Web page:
From the New York Times news section:
President Biden has said he plans to run for a second term, but his age has become an uncomfortable issue for him and his party.
By Peter Baker
July 9, 2022
WASHINGTON — … But the reality is that managing the schedule of the oldest president in American history presents distinct challenges. And as Mr. Biden insists he plans to run for a second term, his age has increasingly become an uncomfortable issue for him, his team and his party.
Just a year and a half into his first term, Mr. Biden is already more than a year older than Ronald Reagan was at the end of two terms. If he mounts another campaign in 2024, Mr. Biden would be asking the country to elect a leader who would be 86 at the end of his tenure, testing the outer boundaries of age and the presidency. Polls show many Americans consider Mr. Biden too old, and some Democratic strategists do not think he should run again.
It is, unsurprisingly, a sensitive topic in the West Wing. In interviews, some sanctioned by the White House and some not, more than a dozen current and former senior officials and advisers uniformly reported that Mr. Biden remained intellectually engaged, asking smart questions at meetings, grilling aides on points of dispute, calling them late at night, picking out that weak point on Page 14 of a memo and rewriting speeches like his abortion remarks on Friday right up until the last minute.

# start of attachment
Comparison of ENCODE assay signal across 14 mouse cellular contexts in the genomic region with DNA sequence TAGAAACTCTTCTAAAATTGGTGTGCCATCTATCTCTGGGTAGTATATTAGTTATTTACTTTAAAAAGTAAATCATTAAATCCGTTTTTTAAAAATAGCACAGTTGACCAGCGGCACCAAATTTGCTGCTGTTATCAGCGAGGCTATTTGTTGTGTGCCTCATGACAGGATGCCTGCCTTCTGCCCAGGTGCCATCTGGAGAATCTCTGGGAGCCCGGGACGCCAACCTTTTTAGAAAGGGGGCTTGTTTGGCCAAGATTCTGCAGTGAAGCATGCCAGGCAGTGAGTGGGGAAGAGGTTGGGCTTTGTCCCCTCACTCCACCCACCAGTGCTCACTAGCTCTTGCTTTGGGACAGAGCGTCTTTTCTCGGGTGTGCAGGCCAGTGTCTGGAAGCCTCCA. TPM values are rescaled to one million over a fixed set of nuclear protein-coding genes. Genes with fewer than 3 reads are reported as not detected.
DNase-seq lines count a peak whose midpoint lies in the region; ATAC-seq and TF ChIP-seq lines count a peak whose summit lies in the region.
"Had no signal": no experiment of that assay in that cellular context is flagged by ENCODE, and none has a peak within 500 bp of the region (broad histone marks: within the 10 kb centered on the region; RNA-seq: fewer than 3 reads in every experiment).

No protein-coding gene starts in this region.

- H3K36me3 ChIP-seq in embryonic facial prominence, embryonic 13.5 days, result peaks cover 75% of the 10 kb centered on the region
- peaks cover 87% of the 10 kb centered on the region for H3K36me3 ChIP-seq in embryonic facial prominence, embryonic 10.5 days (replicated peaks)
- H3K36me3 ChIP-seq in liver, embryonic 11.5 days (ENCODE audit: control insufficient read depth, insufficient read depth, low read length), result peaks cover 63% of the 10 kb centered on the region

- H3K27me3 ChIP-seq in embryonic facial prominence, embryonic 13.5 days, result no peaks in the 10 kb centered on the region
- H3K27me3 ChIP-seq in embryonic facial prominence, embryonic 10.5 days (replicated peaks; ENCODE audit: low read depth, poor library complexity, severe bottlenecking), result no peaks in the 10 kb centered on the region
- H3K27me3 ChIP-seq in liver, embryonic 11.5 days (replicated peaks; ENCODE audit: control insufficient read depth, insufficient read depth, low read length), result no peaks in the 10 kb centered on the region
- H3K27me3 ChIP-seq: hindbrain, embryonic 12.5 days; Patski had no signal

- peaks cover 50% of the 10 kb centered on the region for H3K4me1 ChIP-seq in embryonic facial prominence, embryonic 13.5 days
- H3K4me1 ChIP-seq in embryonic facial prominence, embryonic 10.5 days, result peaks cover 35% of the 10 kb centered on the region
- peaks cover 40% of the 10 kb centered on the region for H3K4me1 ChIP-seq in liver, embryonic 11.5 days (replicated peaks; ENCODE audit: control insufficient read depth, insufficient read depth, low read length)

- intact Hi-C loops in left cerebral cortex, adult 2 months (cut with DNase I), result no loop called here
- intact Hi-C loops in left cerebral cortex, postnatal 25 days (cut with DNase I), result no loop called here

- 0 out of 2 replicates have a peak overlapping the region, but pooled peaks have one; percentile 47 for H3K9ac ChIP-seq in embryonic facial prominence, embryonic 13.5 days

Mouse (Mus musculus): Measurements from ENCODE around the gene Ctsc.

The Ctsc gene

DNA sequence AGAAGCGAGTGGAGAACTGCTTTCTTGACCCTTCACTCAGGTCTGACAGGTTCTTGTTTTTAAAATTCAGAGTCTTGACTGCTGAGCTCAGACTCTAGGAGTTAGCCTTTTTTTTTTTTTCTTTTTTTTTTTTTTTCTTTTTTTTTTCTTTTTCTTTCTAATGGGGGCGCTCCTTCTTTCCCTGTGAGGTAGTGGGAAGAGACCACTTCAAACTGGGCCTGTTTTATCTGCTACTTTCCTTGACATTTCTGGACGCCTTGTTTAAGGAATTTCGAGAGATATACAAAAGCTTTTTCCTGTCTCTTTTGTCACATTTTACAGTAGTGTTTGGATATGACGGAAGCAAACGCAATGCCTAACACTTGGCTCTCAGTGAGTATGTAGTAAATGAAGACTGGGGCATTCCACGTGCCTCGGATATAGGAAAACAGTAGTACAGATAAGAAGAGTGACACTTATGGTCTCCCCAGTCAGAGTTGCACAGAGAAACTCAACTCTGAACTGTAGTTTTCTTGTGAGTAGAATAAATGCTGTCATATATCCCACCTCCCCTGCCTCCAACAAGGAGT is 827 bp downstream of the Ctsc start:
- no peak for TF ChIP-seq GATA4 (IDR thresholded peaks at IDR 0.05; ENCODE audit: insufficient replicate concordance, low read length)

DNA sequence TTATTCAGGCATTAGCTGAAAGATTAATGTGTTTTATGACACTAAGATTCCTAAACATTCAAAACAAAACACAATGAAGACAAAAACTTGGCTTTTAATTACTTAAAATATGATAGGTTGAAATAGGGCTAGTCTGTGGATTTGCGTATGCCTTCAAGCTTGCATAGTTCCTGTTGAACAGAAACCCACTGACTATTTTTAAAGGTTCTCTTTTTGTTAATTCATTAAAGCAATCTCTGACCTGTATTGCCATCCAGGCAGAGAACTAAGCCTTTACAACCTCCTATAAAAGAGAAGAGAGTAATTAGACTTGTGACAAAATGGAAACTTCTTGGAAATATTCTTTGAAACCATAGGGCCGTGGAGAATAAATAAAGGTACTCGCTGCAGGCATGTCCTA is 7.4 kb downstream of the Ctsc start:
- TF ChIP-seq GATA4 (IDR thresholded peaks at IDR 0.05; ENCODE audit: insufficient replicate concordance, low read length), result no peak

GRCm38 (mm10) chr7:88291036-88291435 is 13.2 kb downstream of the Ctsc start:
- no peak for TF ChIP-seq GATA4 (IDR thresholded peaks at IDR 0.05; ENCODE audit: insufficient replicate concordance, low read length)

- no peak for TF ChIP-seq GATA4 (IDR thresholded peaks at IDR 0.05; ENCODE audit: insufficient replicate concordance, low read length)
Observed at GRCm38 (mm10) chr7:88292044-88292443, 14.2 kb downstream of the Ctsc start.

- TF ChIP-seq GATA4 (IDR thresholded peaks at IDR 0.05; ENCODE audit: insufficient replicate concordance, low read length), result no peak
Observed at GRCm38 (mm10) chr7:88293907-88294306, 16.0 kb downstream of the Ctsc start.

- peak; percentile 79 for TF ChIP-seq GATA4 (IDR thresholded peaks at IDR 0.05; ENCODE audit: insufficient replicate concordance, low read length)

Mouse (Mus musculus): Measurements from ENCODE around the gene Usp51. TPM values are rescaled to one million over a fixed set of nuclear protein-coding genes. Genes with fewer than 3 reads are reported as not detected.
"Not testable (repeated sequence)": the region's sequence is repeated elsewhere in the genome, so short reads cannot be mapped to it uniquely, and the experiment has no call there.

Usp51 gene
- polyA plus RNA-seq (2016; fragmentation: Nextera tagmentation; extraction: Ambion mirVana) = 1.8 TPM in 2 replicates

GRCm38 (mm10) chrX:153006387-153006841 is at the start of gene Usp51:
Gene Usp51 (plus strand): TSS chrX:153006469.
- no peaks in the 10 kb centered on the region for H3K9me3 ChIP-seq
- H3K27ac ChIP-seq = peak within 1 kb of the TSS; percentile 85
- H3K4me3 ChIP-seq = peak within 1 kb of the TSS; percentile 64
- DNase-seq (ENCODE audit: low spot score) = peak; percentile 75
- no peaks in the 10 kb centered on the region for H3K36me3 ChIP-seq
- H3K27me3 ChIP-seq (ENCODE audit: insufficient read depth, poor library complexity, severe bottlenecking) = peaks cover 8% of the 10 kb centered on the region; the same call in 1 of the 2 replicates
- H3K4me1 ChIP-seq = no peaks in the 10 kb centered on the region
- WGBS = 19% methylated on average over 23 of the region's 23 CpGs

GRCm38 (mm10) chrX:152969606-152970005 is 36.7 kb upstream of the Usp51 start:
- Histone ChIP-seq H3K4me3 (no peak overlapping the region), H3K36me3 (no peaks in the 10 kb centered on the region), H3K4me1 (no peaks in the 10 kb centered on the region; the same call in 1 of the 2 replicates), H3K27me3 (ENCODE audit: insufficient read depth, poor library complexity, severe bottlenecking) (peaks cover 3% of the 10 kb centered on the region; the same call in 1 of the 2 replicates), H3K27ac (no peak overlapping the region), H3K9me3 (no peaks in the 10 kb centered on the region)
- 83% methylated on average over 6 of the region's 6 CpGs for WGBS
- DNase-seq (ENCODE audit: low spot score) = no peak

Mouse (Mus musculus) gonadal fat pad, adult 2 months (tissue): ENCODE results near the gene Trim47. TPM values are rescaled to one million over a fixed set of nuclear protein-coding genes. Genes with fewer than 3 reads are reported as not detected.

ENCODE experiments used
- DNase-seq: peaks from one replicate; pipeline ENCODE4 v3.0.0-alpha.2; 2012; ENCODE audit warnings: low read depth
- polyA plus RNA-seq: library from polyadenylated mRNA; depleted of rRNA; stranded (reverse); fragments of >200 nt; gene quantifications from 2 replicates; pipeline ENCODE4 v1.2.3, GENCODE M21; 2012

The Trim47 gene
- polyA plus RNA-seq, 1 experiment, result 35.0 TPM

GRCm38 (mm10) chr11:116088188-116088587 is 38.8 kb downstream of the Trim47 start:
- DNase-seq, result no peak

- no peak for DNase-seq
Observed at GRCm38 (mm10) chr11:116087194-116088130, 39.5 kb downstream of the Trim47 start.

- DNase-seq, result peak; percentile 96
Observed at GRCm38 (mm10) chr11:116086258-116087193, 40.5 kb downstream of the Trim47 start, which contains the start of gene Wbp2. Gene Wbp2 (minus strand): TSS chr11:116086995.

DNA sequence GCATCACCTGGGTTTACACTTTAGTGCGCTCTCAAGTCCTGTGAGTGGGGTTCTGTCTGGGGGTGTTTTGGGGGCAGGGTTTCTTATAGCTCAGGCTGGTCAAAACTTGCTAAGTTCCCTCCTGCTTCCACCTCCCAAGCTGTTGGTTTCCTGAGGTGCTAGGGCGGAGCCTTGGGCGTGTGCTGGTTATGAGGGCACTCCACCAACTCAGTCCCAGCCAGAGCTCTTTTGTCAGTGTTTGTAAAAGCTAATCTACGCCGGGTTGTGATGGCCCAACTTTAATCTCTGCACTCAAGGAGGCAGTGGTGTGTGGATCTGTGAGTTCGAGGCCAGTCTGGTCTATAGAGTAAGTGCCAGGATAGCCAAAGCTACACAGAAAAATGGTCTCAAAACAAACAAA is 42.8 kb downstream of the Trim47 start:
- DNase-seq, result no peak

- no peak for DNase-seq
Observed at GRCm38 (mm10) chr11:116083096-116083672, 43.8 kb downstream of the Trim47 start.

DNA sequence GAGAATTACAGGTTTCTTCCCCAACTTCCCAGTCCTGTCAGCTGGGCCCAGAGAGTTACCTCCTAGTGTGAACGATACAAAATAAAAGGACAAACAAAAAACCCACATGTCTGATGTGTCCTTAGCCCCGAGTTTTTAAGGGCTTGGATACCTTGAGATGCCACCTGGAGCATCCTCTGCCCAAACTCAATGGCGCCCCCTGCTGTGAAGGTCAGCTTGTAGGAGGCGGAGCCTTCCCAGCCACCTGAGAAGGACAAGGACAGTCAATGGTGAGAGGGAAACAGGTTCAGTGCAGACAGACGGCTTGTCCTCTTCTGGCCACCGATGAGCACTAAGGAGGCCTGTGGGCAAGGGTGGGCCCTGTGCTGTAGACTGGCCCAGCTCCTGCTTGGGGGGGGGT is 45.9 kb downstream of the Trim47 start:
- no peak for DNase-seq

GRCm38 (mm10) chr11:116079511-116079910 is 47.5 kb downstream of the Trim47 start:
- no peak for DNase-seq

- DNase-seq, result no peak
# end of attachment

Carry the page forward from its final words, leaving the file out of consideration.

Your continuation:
Well, they would say that. On the other hand, Biden did fine debating Trump a couple of years ago.
One of my concerns is that Biden realizes he’s old and so he doesn’t call BS on the Latest Thing as much as he would have done in the past: You don’t hear him saying: “This transgender stuff is BS, right?” “No, a black man didn’t invent the lightbulb.” “These ‘mostly peaceful protests’ are riots, of course.” But now he knows he’s old and he’ll never understand all this new-fangled nonsense, so he lets the young people in his Administration promote disastrous stuff instead of firing them for being idiots.
But they acknowledged Mr. Biden looks older than just a few years ago, a political liability that cannot be solved by traditional White House stratagems like staff shake-ups or new communications plans. His energy level, while impressive for a man of his age, is not what it was, and some aides quietly watch out for him. He often shuffles when he walks, and aides worry he will trip on a wire. He stumbles over words during public events, and they hold their breath to see if he makes it to the end without a gaffe.
Although White House officials insist they make no special accommodations the way Reagan’s team did, privately they try to guard Mr. Biden’s weekends in Delaware as much as possible. He is generally a five- or five-and-a-half-day-a-week president, although he is called at any hour regardless of the day as needed. He stays out of public view at night and has taken part in fewer than half as many news conferences or interviews as recent predecessors.
The press has access to Presidents’ daily schedules. Why not some quantitative analysis of how early Biden calls a lid on the average day compared to Trump, Obama, Bush, Clinton, Bush I, and Reagan?